It’s a Hanukkah Miracle!

O. M. G. Guys, I haven’t written anything in almost 2 years, (thx MPA and Covid) but I finally wrote something the other day and thought, maybe I’ll submit it to Kveller before posting it here. As I emailed my submission, I said out loud, in my best Miracle Max voice, “It would take a miracle” if they published it. Well, GUESS WHAT?!?! They DID!!!!!!!! I’m totally kvelling over here and will hopefully be inspired to write more as things slow down late December 🙂

Click here to read MY Case for 8 Nights of Hanukkah Presents!!!!!

A house named Pesach

It was a regular weekend morning, a little lounging around in the early hours, cuddling with my boys. We started talking about our middle names, how Benjamin was a strong name and Michael was his grandfathers name. His namesake was smart and loving and stubborn, just like he was.

Then my youngest asked, “What is our house’s name?” I told him the house didn’t have a name. Although we had been the second owners in its entirety, so maybe we should give it a name. “I know”, chimed in my shayna ingl, “Pesach”. My eldest argued that wasn’t a proper name for a house, but I disagreed. That’s a perfect name for our house.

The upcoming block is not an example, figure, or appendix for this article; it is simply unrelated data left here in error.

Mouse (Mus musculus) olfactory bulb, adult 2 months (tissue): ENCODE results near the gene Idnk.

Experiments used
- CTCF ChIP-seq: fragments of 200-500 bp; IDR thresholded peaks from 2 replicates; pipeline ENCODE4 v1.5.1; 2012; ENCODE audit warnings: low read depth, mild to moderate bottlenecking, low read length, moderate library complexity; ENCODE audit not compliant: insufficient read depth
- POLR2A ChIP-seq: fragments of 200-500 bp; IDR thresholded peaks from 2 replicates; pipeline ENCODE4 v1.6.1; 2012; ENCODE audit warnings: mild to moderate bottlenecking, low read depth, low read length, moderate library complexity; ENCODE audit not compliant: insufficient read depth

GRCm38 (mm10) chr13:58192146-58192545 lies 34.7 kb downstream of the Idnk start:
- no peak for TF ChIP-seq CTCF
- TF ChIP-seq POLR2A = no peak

So our Pesach can always be a haven for our family, where all the drama and negativity and b’h’, even the Angel of Death will always pass over us, year round, not just during this week of celebration and reflection. Because in the end, we all want peace and love. We all want salvation and redemption. We all want to usher in the best versions of who we are and leave the bad habits at the door. We all have an Egypt in our lives, a place or way where we feel trapped, stuck, enslaved.

This Pesach, I wish each of you a week of evolution, protection and serenity. May you each have a “Pesach” place where you can be and feel only love and light. Chag sameach.

May the Schwartz be with you

New Orleans Musings